Trump talks to Jinping after Pyongyang's ICBM launch, says US to impose more sanctions on North KoreaDuring the phone call, Trump underscored the determination of the US to defend itself and its allies from the growing threat posed by the North Korean regime, the White House said.
The US will impose additional "major sanctions" on North Korea for its latest missile test, President Donald Trump said today as he spoke to his Chinese counterpart Xi Jinping to press Pyonyang to halt its "provocative actions".
During the phone call, Trump underscored the determination of the US to defend itself and its allies from the growing threat posed by the North Korean regime, the White House said.
The two leaders discussed North Korea's latest intercontinental ballistic missile (ICBM) launch, it said.
The missile was launched from Sain Ni, North Korea yesterday, and travelled about 1000 km before splashing down in the Sea of Japan, within Japan's Economic Exclusion Zone.
"Just spoke to President Xi Jinping of China concerning the provocative actions of North Korea. Additional major sanctions will be imposed on North Korea today. This situation will be handled!" Trump tweeted.
He did not elaborate on the nature of the additional major sanctions on Pyongyang which is already facing severe UN-imposed punitive measure for its frequent missile and nuclear tests.
The White House said that President Trump emphasised the need for China to use "all available levers" to convince North Korea to end its provocations and return to the path of denuclearisation.
Within hours of North Korean missile launch, Trump spoke to Japanese Prime Minister Shinzo Abe and South Korean President Moon Jae-in to discuss their collective response to the latest provocative behaviour by Pyongyang.
"We will take care of it. .. It is a situation we will handle," Trump told reporters in the Roosevelt room of the White House soon after North Korea's ballistic missile test.
China is North Korea's only major ally and biggest trading partner.
In response to Trump's demands, Beijing has backed increasingly tough UN Security Council resolutions on North Korea to convince it to return to talks.
In Beijing, China's Foreign Ministry today expressed "grave concern" over North Korea's ICBM test and asked its ally to stop actions that heighten tensions on the Korean Peninsula.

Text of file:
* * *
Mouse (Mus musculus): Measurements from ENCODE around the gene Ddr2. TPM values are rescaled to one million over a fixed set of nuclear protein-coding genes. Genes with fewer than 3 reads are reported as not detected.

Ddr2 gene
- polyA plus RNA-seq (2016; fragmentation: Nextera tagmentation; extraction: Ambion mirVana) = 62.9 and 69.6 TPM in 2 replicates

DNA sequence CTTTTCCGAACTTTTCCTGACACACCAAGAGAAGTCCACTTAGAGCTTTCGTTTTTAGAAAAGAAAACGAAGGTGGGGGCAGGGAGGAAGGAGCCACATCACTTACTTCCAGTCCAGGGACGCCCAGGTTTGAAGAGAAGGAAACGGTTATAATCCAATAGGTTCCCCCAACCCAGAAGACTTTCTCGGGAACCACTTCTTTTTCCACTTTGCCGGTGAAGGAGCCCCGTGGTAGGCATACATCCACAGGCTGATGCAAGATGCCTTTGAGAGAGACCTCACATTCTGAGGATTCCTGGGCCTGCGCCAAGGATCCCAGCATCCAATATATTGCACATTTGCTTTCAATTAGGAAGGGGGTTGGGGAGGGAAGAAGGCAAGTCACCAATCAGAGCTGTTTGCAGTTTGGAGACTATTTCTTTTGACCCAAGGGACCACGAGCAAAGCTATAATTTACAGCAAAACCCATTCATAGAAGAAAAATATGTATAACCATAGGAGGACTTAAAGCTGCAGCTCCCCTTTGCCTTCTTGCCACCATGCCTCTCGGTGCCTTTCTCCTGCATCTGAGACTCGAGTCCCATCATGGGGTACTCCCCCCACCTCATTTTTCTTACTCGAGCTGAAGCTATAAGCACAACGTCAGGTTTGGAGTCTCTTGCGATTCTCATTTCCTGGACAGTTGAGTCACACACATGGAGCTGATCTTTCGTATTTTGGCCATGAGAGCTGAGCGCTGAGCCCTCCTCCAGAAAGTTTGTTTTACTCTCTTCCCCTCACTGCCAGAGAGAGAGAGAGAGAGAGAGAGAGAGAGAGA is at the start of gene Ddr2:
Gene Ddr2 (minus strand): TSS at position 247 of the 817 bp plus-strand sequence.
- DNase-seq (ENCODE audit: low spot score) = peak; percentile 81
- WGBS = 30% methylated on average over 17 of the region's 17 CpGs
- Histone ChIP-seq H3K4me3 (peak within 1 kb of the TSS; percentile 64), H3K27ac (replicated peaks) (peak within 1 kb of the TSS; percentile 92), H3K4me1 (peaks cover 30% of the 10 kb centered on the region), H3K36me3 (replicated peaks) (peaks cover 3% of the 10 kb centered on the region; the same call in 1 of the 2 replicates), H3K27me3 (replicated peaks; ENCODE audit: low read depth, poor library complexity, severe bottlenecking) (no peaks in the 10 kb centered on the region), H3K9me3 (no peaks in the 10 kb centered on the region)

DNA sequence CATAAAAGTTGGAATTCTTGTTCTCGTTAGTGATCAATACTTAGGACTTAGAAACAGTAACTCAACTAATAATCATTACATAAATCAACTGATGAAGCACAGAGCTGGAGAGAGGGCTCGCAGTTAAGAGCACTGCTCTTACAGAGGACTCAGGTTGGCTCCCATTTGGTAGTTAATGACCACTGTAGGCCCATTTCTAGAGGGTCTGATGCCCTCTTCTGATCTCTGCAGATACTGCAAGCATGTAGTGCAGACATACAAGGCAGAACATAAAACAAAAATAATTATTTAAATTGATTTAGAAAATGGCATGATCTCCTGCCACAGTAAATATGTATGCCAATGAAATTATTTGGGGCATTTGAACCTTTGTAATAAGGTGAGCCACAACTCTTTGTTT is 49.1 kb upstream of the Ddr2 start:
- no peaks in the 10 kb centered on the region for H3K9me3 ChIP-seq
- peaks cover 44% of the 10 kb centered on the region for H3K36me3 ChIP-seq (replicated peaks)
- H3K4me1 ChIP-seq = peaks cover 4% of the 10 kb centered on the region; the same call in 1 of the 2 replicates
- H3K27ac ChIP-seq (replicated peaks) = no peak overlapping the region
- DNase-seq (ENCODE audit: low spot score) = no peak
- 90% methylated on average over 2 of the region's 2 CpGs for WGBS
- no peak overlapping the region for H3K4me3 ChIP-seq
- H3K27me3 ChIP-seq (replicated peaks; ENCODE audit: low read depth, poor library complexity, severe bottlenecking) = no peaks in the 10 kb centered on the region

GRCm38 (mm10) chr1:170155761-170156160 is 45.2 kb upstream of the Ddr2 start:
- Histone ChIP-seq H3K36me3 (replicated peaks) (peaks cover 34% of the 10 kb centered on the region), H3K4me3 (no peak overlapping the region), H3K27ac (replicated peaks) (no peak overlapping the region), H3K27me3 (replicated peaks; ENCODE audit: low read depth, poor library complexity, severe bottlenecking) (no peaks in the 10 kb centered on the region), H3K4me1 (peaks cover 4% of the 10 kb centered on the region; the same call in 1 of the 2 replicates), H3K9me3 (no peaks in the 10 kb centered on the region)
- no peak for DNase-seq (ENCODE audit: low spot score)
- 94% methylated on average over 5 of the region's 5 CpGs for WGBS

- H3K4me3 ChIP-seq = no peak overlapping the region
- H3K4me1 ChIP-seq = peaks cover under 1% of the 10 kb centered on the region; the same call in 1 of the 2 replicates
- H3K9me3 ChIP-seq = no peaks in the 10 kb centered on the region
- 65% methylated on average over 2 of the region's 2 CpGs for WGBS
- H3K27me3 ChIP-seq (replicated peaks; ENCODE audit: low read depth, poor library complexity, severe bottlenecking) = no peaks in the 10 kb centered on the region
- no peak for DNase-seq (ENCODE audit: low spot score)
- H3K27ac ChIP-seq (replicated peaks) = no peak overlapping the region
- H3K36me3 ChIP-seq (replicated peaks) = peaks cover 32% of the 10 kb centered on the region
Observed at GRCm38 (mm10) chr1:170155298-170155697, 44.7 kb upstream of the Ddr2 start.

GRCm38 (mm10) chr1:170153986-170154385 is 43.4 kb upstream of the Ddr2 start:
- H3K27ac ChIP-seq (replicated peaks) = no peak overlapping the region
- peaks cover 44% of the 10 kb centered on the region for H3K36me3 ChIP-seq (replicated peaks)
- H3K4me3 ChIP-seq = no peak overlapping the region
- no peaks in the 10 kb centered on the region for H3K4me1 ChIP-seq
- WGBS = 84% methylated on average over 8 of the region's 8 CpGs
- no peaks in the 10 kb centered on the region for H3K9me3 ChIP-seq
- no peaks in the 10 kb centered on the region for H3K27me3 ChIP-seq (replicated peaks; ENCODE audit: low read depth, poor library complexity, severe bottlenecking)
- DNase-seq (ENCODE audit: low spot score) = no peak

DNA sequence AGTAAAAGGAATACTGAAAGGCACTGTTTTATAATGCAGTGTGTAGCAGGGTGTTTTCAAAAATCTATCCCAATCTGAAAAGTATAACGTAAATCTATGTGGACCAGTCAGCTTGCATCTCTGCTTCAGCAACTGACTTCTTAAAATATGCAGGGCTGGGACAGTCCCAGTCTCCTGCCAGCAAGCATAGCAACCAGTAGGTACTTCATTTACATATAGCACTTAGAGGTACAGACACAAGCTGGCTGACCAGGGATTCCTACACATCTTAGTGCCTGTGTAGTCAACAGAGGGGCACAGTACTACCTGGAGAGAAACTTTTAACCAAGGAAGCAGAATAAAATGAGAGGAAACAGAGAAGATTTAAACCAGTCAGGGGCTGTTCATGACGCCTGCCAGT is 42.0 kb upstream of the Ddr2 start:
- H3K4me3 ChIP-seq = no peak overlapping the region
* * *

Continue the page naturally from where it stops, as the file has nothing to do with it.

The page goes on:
Beijing also asked North Korea to strictly abide by United Nations Security Council (UNSC) resolutions on the use of the ballistic missile technology.
US Defence Secretary Jim Mattis, told reporters that the missile this time went higher than any previous time.
"Their Research and Development effort on their part they seem to be developing missiles that can reach anywhere in the world," he said.
During his phone calls with Abe and Moon, the leaders underscored the grave threat that North Korea's latest provocation poses not only to the US, South Korea, Japan but also to the entire world.
They reaffirmed their strong condemnation of North Korea's reckless campaign to advance its nuclear and ballistic missile programmes, noting that these weapons only serve to undermine North Korea's security and deepen its diplomatic and economic isolation, the White House said.
In New York, US Vice President Mike Pence said that all options were on table.
"The Kim regime in North Korea would do well not to test the resolve of this President or the capabilities of the Armed Forces of the United States of America," Pence said in his speech at the Hudson Institute 2017 Herman Kahn Award Dinner.
"As President Trump said today, we will take care of the situation. All options are on the table, and we will continue to marshal the full resources of the US to bring economic and diplomatic pressure to bear until North Korea abandons its nuclear and ballistic missile programmes once and for all," he said.
The UN Security Council is scheduled to hold a meeting on North Korea at the request of US Envoy to the UN Nikki Haley along with her counterparts from Japan and South Korea.
Strongly condemning the missile launch, US Secretary of State Rex Tillerson said North Korea's relentless pursuit of nuclear weapons and the means to deliver them must be reversed.
"Together the international community must continue to send a unified message to North Korea that the DPRK must abandon its Weapons of Mass Destruction programmes. All nations must continue strong economic and diplomatic measures," he said.
"In addition to implementing all existing UN sanctions, the international community must take additional measures to enhance maritime security, including the right to interdict maritime traffic transporting goods to and from the DPRK," he added. Tillerson said the US, in partnership with Canada, will convene a meeting of the United Nations Command Sending States to include the Republic of Korea and Japan and other key affected countries to discuss how the global community can counter North Korea's threat to international peace.
"Diplomatic options remain viable and open, for now. The United States remains committed to finding a peaceful path to denuclearisation and to ending belligerent actions by North Korea," he said.
Earlier, North Korea's state television said the country had achieved its mission of becoming a nuclear state.
The official Korean Central News Agency added that top leader Kim Jong-Un, who personally signed off on the launch, "declared with pride that now we have finally realised the great historic cause of completing the state nuclear force, the cause of building a rocket power".